Free yourself (+ your budget)

Saturday, April 14, 2007

We recently found an article by David Terrar about the savings in the Total Cost of Ownership (TCO) that webware provides over traditional software. Though it's almost 6 months old, I think the message bears repeating. I agree with David in that one of the key values that webware brings to its users, in addition to the financial aspects (TCO), is that it liberates them to concentrate on their core activity and leaves the technology to folk (like us) whose core activity is software. Thus, if you're into spending some Quality Time with your vines and grapes (and eventually, wine), why would you want to spend so much time worrying about install versions, bug patches, servers, or disaster recovery?



Tuesday, April 03, 2007

Otra tema genial en nuestro servidor es que cuenta con RAID 1, este sistema permite tener una copia espejo de todo el servidor, permitiendo restablecer el sistema de inmediato en caso de falla, tomando el disco duro dañado y remplazándolo con uno que este en buen funcionamiento y una vez instalado se copiará en forma automática del que esta en funcionamiento, esto también es uno de los servicios de nuestro proveedor HOSTWAY.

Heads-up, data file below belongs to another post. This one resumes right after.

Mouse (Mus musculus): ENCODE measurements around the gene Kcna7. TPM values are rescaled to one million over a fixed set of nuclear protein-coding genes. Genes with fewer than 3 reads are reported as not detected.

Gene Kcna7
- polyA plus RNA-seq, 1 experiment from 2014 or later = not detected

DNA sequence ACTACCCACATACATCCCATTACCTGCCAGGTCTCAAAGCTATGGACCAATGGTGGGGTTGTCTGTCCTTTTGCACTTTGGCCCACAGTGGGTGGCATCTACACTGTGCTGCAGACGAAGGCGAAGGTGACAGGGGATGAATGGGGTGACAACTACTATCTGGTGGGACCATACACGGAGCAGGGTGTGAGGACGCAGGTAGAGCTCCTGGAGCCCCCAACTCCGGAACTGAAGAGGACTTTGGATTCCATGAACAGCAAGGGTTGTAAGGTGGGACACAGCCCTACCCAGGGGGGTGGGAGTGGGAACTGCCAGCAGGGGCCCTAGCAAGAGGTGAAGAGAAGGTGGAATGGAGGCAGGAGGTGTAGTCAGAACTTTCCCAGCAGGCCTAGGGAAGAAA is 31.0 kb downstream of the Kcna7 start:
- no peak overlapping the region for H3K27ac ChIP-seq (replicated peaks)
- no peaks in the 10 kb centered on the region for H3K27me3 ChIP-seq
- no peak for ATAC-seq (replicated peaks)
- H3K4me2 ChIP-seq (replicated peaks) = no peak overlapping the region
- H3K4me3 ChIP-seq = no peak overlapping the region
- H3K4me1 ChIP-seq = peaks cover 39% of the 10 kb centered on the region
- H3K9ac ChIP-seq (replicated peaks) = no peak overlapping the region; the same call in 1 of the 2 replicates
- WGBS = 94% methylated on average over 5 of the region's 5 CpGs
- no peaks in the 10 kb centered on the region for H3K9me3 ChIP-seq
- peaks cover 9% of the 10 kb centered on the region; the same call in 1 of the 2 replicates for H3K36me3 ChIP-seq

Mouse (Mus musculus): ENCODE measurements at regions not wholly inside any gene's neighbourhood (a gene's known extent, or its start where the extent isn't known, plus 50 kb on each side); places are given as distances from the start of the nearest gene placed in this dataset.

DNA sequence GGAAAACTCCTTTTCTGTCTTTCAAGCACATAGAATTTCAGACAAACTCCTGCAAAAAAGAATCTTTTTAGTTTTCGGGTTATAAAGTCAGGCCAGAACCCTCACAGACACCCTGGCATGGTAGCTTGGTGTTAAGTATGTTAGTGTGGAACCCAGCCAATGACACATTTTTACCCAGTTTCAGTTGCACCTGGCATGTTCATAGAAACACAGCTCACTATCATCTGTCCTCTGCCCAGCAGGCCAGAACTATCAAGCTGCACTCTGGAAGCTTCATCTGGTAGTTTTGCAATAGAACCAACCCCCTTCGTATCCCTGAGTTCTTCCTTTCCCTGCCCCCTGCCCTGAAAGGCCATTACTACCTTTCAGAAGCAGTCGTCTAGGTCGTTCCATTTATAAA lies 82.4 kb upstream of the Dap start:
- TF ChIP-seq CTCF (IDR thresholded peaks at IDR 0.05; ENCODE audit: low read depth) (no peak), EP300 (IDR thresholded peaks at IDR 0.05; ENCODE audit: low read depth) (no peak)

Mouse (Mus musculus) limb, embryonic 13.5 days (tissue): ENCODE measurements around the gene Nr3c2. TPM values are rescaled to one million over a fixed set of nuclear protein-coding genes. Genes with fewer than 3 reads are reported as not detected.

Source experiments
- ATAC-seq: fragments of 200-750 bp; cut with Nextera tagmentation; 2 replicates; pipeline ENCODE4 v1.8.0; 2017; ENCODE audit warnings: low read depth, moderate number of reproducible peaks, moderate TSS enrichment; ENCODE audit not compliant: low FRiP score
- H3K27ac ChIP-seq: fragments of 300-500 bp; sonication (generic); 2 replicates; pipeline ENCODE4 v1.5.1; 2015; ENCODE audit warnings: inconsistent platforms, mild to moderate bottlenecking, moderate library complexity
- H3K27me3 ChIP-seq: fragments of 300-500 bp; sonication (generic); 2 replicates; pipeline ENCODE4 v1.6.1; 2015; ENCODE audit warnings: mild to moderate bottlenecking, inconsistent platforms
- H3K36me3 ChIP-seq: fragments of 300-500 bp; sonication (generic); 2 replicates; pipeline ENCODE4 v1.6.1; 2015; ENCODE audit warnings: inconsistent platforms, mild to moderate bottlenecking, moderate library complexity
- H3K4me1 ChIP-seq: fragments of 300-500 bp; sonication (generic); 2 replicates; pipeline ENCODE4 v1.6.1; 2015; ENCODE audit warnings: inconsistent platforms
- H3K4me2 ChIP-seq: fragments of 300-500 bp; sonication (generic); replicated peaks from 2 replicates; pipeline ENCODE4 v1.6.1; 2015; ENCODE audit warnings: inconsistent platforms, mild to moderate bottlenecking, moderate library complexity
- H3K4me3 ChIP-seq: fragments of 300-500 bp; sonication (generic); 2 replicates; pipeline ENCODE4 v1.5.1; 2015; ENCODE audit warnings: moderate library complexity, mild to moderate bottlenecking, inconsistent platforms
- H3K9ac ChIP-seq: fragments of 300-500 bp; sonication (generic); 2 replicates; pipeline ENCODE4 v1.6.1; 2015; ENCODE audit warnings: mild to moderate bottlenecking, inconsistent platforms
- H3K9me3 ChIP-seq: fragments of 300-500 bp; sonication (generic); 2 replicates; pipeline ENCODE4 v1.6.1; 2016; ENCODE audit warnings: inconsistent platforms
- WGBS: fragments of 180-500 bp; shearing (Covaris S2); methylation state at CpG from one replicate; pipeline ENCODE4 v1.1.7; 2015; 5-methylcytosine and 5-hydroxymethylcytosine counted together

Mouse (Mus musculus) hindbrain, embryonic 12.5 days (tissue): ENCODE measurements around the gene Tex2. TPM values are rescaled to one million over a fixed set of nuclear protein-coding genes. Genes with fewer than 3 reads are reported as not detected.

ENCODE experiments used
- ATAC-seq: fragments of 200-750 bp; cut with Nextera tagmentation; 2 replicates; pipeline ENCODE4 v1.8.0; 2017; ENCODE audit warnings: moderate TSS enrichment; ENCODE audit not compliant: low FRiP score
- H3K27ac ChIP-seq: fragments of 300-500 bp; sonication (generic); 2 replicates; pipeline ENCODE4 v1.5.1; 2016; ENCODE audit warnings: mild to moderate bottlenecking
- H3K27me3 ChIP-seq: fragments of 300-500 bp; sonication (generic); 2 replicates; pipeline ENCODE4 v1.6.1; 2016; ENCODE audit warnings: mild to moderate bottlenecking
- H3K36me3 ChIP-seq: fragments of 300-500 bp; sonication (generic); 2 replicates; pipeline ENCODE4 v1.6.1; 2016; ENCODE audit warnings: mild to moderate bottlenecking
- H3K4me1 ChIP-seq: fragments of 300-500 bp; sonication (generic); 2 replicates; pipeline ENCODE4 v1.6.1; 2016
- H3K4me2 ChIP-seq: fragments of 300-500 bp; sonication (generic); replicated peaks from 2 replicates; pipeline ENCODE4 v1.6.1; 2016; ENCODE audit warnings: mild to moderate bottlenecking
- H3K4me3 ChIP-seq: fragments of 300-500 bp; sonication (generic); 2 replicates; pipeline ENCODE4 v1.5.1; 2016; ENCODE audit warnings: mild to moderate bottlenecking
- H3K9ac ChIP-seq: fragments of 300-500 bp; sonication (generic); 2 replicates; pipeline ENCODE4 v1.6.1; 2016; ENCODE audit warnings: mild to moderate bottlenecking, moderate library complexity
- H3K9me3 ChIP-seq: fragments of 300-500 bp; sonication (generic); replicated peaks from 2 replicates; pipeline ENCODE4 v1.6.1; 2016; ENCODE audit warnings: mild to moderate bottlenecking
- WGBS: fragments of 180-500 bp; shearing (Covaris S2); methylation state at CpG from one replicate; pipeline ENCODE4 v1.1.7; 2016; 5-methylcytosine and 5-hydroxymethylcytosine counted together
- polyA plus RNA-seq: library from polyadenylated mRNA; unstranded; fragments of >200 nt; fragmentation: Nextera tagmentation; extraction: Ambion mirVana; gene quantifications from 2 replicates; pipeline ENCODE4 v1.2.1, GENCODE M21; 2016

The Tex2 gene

New Monitoring Tool

Terminamos una nueva herramienta de control, que verifica periódicamente que cada uno de los servicios que administramos funcione correctamente. Si hay un problema con cualquiera de ellos, la herramienta notifica vía email a tres de nuestros administradores.